"I think (Gresham and I) are very similar players. Cause mismatches and get down the field, but we also put our hand in the dirt and block. I'm excited to have the opportunity to play next to him."
And that's the plan. Although Gresham has struggled at times and had a terrible game in the playoff loss, he's still viewed at Paul Brown Stadium as a legit NFL playmaker and is the starter while Eifert is a backup with veteran Alex Smith figuring to have the edge as the No. 3 tight end. That could mean last year's backup tight end, Orson Charles, a fourth-rounder last April, is ticketed to some type of H-Back if the Bengals opt not to carry a fullback.
What makes the Bengals extremely happy is they're getting a bright guy that played every imaginable position last year for head coach Brian Kelly's dizzying uptempo offense.
"I lined up at every single position except quarterback," Eifert said of the skill spots. "I was never in the backfield, but I was where our running back would be the way our personnel would be. I was the running back, the Y, the X, the Z the W."
But Gruden is hesitant to say he's going to turn Cincinnati into Foxboro South with his version of New England's tight end tandem of Rob Gronkowski and Aaron Hernandez. He's not going to eliminate the three-receiver set. When he goes two tights, that means slot receivers Andrew Hawkins and Mohamed Sanu aren't on the field, although Gruden did indicate Green and Sanu are his two starting receivers.
"There's different ways to attack. You know, Green Bay doesn't use two tight ends, (the) New Orleans Saints don't do it a lot, so there's a lot of teams that are successful without the two tight end attack," Gruden said. "But that attack with A.J. and Mohammed Sanu can be very effective. Like I said, it keeps the base personnel on the field and you can create matchups favorably if you use it properly. Hopefully, we'll get that done offensively and get him out there on the field as soon as possible. But still, you can't discount the fact we have (wide receivers)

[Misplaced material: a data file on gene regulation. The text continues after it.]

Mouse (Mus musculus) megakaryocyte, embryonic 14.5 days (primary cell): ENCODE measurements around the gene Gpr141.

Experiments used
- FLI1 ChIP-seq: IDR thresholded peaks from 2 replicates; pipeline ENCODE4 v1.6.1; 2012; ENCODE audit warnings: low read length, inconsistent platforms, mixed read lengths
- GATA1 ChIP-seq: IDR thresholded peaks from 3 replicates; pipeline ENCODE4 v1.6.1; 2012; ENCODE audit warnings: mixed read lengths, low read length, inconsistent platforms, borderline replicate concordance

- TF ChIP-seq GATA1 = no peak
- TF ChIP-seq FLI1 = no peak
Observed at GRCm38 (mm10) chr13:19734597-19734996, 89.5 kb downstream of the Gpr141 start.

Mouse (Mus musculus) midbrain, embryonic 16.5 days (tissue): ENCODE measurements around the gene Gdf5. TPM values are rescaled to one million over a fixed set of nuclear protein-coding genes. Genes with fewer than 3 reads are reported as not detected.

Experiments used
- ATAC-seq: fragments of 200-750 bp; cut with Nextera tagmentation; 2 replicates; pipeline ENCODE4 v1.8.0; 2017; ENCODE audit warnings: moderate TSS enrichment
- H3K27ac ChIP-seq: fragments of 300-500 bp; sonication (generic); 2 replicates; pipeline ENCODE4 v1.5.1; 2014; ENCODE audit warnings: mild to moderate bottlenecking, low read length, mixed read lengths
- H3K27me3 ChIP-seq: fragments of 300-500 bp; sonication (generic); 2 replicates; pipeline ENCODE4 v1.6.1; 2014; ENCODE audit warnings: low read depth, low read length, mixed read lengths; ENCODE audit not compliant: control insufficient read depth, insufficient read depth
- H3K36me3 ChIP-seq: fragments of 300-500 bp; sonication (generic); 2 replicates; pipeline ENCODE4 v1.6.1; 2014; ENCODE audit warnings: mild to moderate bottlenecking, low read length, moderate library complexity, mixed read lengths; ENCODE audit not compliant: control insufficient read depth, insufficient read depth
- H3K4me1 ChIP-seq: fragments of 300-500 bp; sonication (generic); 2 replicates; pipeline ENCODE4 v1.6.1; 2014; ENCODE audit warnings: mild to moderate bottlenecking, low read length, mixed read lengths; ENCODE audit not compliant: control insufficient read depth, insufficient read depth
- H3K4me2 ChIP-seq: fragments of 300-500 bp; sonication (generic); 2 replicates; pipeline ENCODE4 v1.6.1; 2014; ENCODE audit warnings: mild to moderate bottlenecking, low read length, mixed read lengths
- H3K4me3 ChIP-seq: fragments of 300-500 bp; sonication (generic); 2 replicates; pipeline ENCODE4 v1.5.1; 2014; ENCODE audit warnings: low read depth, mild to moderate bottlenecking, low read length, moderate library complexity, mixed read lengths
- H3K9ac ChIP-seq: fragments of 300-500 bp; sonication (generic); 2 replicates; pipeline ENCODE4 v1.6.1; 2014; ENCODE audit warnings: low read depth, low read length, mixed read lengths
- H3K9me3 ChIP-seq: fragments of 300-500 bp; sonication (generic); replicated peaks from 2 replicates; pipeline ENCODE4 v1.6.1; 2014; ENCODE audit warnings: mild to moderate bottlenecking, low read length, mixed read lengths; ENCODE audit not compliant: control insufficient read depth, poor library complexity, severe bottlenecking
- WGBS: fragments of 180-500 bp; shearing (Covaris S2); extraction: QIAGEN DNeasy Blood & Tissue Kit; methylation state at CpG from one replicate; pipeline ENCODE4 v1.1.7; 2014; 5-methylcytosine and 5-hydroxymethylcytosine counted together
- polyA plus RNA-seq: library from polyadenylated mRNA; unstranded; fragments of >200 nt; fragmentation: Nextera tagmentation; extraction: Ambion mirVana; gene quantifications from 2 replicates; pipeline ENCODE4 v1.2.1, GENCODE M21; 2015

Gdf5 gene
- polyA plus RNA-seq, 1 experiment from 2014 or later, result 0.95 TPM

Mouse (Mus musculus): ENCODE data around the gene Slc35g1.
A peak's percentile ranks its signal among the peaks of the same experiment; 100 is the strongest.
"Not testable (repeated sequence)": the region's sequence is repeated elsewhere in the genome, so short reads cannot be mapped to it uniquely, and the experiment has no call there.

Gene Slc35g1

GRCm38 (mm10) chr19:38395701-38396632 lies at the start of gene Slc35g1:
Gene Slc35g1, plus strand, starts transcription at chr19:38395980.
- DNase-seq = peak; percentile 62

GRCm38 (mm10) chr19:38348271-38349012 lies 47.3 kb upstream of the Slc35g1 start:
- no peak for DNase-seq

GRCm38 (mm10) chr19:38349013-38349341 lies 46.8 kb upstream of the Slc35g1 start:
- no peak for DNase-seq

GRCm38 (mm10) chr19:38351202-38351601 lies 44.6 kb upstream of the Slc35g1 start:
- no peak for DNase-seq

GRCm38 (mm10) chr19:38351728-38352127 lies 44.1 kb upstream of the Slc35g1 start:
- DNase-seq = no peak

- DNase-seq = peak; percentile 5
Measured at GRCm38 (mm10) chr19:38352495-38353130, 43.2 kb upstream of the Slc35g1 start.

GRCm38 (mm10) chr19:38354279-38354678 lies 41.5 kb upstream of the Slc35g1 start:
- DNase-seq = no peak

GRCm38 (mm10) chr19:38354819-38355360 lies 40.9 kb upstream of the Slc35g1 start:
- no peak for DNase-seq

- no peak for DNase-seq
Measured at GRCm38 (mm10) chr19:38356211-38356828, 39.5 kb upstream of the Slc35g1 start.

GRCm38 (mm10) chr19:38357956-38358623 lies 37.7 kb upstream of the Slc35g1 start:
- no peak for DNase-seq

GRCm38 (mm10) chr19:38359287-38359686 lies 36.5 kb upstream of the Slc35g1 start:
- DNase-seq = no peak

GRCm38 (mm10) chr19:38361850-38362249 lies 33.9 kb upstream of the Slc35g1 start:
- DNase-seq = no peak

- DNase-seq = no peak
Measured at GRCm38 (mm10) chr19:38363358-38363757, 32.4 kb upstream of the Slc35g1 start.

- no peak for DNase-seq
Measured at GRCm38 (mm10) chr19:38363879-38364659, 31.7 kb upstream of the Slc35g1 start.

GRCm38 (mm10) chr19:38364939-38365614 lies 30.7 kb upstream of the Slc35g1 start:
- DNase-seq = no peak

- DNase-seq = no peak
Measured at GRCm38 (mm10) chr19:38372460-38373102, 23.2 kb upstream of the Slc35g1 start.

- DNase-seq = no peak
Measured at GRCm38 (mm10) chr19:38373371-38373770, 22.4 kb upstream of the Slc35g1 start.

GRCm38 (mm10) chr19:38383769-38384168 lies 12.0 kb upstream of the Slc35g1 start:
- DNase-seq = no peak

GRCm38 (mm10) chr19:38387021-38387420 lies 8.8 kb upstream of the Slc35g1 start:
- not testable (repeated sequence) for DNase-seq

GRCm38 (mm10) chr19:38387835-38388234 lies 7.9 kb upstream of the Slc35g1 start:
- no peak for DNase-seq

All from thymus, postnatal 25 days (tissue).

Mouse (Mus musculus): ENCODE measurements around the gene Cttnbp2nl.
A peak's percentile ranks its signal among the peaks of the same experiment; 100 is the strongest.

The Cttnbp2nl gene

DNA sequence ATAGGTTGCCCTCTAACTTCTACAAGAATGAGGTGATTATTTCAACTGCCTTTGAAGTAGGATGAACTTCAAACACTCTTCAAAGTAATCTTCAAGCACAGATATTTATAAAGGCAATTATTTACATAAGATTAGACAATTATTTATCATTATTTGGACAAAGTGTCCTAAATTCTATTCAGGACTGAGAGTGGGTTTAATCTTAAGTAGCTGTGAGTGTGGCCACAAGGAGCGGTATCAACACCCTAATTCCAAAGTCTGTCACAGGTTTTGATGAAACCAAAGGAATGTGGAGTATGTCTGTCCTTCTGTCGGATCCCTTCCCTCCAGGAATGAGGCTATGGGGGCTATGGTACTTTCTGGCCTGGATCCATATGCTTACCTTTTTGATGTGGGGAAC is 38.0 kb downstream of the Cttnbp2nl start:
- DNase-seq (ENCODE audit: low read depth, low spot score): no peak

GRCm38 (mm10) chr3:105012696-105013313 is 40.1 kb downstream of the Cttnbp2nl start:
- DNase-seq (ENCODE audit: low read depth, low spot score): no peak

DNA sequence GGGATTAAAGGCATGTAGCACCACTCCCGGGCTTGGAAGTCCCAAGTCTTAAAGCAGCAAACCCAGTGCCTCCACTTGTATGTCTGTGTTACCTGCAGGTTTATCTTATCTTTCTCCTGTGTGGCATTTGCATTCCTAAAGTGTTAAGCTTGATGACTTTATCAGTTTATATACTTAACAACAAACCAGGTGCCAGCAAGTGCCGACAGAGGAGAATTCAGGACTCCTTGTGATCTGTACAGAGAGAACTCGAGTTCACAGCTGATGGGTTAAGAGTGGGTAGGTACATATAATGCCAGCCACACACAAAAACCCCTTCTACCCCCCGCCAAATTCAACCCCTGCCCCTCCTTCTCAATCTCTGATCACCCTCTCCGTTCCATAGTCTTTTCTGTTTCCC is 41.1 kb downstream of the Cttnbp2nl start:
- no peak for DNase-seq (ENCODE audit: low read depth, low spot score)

and Sanu. And we'll bring him along gradually and if he picks it up, we'll use him as best we can."
On a draft board stocked with solid players but lacking game-changers, Eifert is seen as one of the safer picks, along with the top three offensive tackles. The Bengals think he's the kind of guy that can step in and make 60 or so catches and whlle Gresham is still the better blocker, the draftnicks think Eifert can put more weight on his 250-pound frame and is athletic enough to grow into a better blocker.
"(Eifert) should make an immediate impact on the next level, where his prototypical dimensions, athletic movement, and elite ball skills will enable him to become one of the most productive tight ends in the league," Pro Football Weekly said in its draft preview.
"Tracks throws and displays terrific body control and hand-eye coordination. Threatens the seam and factors in the red zone. … Showed marked improvement as an in-line blocker as a junior."